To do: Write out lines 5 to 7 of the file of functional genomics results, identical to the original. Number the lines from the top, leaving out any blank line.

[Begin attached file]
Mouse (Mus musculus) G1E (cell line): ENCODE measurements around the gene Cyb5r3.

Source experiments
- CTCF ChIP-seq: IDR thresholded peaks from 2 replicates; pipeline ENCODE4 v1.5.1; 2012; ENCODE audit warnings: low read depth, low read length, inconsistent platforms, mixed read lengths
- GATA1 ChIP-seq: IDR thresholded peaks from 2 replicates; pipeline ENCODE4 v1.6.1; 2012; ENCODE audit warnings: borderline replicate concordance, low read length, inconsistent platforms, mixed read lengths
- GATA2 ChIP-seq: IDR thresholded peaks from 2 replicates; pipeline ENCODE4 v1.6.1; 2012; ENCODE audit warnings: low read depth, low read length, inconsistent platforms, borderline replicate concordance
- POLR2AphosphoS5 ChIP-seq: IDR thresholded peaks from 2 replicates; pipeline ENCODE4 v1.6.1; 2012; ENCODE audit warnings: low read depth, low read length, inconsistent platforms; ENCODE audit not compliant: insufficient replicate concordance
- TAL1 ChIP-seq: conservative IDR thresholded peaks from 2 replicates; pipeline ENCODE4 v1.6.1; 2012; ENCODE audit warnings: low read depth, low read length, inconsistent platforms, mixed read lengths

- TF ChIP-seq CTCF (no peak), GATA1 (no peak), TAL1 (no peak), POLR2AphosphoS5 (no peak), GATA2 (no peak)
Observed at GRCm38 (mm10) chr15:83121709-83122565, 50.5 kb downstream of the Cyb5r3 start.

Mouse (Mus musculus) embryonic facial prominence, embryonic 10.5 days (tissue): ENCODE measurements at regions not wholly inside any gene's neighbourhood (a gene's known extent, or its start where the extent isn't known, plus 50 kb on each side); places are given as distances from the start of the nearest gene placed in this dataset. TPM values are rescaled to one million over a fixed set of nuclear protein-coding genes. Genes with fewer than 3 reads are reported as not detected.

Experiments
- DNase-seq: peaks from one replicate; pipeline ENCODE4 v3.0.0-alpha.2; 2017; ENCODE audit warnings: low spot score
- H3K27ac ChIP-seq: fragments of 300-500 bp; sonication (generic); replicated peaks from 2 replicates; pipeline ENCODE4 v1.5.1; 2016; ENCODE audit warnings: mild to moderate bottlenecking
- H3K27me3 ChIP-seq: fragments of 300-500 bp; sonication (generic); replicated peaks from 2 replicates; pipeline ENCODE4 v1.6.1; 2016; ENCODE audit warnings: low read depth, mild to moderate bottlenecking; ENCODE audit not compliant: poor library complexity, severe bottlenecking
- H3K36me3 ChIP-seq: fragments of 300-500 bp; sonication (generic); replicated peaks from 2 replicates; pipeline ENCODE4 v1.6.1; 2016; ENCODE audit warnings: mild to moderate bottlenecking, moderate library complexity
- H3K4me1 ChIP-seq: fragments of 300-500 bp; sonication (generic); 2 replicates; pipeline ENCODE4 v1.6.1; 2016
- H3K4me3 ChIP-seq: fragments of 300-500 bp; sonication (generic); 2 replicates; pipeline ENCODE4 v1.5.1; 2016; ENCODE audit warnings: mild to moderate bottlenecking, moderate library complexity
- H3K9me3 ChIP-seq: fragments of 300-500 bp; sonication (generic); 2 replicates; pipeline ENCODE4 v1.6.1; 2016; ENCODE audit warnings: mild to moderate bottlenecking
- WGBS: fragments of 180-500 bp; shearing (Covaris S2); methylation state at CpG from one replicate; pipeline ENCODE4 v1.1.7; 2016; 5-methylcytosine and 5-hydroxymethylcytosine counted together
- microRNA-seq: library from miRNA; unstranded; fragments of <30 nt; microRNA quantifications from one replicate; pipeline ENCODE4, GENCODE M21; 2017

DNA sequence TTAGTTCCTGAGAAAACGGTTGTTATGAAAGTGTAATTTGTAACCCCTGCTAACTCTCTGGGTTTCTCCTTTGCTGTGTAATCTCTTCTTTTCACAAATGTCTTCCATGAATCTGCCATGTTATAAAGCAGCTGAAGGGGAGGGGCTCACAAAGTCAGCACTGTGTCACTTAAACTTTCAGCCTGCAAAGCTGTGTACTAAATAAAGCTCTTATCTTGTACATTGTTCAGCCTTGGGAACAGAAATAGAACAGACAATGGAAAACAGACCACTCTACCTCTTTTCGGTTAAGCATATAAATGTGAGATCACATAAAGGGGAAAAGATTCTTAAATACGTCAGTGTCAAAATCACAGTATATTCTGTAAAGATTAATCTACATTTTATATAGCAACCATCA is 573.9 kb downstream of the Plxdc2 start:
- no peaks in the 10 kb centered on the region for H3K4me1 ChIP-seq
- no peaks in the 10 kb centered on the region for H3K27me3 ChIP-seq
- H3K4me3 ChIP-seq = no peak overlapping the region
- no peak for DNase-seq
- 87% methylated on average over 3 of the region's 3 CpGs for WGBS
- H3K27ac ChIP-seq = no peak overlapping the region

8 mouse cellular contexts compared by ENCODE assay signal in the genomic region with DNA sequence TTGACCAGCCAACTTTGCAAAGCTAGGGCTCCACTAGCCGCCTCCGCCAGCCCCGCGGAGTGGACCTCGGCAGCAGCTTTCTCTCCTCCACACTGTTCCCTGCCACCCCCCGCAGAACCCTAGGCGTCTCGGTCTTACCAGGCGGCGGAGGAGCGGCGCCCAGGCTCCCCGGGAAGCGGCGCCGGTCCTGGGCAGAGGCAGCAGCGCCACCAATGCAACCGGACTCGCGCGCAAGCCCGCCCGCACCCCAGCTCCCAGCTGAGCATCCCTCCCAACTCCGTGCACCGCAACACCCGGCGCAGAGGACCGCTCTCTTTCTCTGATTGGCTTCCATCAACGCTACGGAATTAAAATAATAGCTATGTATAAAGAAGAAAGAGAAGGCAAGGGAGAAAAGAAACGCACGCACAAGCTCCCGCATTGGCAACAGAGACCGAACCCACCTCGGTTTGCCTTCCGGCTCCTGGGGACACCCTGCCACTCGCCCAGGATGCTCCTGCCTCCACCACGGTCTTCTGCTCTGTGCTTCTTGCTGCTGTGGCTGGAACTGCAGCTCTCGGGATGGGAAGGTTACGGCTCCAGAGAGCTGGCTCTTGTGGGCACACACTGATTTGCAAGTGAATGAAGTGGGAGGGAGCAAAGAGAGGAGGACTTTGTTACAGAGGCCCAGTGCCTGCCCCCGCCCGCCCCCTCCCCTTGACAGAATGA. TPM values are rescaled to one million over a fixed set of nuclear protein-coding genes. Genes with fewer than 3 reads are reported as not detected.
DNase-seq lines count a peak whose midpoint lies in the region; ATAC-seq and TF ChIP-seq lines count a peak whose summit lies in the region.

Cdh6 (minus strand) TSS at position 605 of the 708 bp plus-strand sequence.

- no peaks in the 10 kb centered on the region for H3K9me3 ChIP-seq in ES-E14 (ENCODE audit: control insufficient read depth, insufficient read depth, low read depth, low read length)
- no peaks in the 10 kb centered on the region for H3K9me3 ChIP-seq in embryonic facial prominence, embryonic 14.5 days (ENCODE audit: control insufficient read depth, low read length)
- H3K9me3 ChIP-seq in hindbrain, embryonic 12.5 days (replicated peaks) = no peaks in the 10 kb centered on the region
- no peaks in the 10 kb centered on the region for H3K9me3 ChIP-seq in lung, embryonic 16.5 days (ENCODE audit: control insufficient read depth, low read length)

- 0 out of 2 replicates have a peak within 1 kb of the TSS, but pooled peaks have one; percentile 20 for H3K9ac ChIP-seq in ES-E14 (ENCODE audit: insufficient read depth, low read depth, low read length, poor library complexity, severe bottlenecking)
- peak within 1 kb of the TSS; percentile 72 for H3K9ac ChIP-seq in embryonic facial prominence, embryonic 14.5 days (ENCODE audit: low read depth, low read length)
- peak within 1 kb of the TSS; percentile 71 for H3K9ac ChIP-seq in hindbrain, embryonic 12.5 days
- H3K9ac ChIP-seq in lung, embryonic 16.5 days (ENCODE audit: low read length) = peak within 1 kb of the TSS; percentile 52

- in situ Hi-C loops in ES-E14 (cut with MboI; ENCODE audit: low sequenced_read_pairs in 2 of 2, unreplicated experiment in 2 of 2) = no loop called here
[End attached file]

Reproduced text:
- GATA2 ChIP-seq: IDR thresholded peaks from 2 replicates; pipeline ENCODE4 v1.6.1; 2012; ENCODE audit warnings: low read depth, low read length, inconsistent platforms, borderline replicate concordance
- POLR2AphosphoS5 ChIP-seq: IDR thresholded peaks from 2 replicates; pipeline ENCODE4 v1.6.1; 2012; ENCODE audit warnings: low read depth, low read length, inconsistent platforms; ENCODE audit not compliant: insufficient replicate concordance
- TAL1 ChIP-seq: conservative IDR thresholded peaks from 2 replicates; pipeline ENCODE4 v1.6.1; 2012; ENCODE audit warnings: low read depth, low read length, inconsistent platforms, mixed read lengths